• Tokentus Investment AG


  • Galaxy Digital
  • Valar
  • Winklevoss Capital
  • Coinbase
  • Susquehanna
  • Several others including Morgan Creek Digital
BlockFi investors


*Not every state requires a license



Other Notes

In May 2020 BlockFi experienced a data breach which exposed customers’ names, emails, date of birth, addresses and account history.

According to the BlockFi incident report, “Every action the unauthorized third party took with respect to our systems was logged, and BlockFi was able to confirm that no funds, passwords, social security numbers, tax identification numbers, passports, licenses, bank account information, nor similar non-public identification information was exposed as a result of this incident.”


BlockFi has founders with experience in lending and risk management. They’ve gone through the steps to get state licenses, they’ve got investors with a proven track record and partnerships with top institutions.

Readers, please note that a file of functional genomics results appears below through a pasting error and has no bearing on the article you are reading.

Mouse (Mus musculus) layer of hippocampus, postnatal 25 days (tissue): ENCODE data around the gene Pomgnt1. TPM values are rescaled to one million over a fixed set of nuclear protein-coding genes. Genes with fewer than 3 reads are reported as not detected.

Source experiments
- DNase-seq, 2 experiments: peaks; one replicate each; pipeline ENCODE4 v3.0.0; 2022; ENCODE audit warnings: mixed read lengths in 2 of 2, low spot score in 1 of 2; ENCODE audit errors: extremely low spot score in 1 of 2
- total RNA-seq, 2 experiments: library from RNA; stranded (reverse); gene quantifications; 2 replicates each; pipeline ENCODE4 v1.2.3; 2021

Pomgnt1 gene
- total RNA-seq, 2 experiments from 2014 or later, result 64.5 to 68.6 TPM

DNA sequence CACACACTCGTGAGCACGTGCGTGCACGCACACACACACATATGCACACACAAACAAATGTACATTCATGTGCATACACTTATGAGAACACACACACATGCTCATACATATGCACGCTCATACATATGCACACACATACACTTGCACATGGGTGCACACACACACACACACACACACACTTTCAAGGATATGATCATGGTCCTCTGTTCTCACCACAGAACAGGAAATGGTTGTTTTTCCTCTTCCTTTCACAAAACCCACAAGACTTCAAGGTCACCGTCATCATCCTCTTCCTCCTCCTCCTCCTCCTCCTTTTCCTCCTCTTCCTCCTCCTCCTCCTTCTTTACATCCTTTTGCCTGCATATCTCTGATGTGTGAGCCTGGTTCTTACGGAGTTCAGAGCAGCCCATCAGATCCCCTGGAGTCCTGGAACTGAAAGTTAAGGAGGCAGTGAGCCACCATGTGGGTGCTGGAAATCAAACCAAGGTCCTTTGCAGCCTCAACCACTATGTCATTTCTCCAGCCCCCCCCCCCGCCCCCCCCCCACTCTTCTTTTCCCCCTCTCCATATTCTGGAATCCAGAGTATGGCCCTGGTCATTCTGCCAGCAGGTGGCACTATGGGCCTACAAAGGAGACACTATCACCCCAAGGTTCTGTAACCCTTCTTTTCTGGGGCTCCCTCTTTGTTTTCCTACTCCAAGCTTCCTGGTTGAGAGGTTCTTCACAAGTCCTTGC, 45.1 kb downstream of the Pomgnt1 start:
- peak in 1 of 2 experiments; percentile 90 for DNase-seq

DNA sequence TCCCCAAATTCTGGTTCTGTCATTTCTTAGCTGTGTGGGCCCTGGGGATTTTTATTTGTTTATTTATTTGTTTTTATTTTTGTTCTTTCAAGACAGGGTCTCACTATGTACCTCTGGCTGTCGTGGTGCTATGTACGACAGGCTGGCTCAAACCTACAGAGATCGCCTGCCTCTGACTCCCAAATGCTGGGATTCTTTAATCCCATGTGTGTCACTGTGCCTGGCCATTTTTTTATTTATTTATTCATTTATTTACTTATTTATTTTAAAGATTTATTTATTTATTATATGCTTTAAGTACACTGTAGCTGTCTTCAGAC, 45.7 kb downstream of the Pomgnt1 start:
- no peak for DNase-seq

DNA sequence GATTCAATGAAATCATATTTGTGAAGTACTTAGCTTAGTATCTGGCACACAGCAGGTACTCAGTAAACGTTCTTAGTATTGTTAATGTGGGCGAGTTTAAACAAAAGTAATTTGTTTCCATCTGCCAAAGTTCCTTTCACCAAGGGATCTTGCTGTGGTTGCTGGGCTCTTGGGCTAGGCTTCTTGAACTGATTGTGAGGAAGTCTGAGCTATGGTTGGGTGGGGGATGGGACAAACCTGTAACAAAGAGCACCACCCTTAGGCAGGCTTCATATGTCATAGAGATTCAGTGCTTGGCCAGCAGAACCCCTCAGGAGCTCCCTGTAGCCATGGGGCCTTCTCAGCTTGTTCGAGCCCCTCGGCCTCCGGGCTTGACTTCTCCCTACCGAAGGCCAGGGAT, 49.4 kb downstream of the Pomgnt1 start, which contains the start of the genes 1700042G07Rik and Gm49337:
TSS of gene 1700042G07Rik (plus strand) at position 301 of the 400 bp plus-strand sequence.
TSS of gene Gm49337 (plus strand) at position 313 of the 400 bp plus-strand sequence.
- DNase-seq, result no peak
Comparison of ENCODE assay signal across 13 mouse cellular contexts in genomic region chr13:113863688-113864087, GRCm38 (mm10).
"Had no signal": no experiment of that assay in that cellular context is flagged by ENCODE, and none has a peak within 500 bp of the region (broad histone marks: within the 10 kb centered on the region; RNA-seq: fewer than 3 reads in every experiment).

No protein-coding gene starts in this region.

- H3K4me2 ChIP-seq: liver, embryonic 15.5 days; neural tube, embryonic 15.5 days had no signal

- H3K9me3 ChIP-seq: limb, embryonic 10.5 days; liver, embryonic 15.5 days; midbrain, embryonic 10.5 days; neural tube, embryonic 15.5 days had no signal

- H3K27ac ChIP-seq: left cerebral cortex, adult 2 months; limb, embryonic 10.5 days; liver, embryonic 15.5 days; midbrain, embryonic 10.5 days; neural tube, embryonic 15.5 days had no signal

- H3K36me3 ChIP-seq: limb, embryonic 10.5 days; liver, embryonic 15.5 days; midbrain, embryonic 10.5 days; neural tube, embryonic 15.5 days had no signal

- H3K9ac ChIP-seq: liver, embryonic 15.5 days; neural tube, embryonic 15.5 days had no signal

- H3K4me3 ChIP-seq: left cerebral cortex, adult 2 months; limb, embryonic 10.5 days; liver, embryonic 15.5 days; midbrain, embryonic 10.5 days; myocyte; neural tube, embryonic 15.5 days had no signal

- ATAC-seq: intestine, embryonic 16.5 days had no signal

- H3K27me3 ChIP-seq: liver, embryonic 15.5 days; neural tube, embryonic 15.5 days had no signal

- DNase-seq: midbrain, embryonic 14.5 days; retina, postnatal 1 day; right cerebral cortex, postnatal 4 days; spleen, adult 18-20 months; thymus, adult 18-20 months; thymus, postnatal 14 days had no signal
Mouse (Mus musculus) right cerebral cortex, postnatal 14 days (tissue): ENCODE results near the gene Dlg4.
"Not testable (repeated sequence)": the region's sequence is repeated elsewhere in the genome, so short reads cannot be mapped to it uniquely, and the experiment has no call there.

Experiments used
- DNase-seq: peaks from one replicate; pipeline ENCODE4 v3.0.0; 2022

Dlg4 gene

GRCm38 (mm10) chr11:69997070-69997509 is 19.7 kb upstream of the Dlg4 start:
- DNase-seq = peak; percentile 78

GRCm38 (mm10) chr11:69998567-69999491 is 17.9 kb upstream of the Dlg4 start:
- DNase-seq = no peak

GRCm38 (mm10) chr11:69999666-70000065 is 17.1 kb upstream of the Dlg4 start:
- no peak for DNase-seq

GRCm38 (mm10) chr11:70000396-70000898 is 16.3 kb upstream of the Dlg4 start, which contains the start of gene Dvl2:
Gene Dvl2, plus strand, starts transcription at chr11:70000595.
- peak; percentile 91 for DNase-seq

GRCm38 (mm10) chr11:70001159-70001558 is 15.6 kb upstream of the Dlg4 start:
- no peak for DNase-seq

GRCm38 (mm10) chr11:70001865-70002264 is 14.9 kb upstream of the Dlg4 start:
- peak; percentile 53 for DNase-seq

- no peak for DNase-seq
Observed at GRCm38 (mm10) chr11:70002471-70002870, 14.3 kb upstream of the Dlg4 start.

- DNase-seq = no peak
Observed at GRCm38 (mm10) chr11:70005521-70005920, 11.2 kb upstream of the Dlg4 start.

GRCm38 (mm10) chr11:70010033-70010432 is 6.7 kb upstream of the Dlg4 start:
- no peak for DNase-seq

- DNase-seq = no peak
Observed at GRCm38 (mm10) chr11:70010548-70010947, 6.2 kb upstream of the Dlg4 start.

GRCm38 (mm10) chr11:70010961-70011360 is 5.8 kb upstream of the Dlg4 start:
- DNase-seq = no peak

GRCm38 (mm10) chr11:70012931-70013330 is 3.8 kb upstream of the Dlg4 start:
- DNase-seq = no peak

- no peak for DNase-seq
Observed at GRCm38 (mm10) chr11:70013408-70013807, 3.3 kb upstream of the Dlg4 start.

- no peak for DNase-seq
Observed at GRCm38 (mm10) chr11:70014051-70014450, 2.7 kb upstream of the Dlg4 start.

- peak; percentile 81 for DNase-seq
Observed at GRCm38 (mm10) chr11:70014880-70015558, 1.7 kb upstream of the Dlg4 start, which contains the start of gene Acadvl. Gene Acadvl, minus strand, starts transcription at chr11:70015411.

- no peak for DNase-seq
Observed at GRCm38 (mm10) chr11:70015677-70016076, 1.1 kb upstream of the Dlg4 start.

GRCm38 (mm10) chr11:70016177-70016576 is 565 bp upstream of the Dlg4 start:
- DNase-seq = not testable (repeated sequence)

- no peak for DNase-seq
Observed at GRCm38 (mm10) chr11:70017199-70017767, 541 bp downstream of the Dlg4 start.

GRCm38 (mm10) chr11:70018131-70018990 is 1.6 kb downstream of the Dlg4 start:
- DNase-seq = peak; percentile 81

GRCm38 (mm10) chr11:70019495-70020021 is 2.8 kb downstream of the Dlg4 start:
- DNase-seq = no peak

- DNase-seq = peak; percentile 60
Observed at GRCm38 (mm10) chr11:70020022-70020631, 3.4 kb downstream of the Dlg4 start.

Peter Theil (founder of Valar, Paypal and Palatir) was one of their largest investors. Susquehanna, another investor, has been around since 1987; you can’t stay in business that long without understanding how to manage risk.

This is evidence of the strength of the team at BlockFi.

Their clients include the Chicago Mercantile Exchange (CME est. 1898) and Fidelity (est. 1946), two of the most well-known financial institutions on the planet.

With Gemini as their custodian, I feel secure in regard to the physical custody of deposits. Given their lending experience, emphasis on security and risk management I will remain a BlockFi customer.

Given the misleading claims by their founder and their lack of experience in lending and risk management I will not allocate to Celsius.

I study macro and crypto